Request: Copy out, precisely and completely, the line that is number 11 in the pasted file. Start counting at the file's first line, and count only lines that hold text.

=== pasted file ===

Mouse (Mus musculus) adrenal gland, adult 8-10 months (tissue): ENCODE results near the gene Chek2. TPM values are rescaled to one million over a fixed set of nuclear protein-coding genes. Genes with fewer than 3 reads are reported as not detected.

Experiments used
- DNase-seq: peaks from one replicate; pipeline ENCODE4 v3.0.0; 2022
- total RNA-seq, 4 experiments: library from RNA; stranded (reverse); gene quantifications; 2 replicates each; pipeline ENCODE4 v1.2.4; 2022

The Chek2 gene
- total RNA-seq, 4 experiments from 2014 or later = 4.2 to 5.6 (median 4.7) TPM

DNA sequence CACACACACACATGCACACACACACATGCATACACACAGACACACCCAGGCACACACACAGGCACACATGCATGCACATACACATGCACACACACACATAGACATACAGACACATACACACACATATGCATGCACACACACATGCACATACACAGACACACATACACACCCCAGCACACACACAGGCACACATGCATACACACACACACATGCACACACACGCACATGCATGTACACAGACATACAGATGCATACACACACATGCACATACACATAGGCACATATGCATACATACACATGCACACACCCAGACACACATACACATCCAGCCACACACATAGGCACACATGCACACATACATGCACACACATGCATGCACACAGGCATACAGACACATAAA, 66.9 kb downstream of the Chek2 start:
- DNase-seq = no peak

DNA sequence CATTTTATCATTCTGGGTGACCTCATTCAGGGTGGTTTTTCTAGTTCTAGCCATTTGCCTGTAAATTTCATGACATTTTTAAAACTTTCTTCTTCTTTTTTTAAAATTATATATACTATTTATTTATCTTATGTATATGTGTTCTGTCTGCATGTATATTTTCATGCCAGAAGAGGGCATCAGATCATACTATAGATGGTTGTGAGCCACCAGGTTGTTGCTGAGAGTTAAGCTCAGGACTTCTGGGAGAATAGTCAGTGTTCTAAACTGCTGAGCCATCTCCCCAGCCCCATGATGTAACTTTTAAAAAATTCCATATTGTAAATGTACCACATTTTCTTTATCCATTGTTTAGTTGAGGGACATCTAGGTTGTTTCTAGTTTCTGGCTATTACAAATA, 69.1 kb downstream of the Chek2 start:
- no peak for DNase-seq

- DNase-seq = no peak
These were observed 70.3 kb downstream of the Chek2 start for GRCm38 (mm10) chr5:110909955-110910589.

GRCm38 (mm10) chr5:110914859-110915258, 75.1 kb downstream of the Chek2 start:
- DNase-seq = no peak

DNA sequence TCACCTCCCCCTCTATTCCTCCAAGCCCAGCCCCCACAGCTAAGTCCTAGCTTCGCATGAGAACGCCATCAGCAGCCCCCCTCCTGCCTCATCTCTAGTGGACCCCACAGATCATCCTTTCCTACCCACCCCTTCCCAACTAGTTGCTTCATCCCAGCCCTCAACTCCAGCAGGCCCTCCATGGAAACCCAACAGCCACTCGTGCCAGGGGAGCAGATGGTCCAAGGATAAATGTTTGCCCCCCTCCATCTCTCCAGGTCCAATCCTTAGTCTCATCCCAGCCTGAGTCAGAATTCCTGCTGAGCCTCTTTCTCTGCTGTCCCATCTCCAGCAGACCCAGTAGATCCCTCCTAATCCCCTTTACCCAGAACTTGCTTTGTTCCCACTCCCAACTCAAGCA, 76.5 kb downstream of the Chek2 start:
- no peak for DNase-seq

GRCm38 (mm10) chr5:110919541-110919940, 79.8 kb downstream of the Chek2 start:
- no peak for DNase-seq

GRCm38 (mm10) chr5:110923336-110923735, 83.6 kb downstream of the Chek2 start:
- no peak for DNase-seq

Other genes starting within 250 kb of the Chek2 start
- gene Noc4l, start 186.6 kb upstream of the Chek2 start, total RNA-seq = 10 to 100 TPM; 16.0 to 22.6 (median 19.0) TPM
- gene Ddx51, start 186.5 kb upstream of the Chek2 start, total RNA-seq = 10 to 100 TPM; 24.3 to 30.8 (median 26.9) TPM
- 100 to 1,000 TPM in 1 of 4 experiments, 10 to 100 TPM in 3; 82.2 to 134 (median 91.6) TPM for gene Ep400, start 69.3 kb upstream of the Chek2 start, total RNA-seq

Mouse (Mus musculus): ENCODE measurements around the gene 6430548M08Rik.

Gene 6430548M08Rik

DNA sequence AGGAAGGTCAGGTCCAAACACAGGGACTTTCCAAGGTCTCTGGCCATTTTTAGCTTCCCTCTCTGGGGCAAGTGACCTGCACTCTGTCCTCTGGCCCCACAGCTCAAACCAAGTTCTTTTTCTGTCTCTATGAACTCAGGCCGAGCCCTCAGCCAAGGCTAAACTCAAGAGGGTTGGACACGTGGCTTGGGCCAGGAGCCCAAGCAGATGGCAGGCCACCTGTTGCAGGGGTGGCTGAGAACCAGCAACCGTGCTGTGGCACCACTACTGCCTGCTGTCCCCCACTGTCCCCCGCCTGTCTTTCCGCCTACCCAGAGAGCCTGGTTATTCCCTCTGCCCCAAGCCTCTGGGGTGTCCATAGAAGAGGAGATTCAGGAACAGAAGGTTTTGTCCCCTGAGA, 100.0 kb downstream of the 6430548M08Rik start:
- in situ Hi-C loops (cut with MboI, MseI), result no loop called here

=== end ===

- DNase-seq = no peak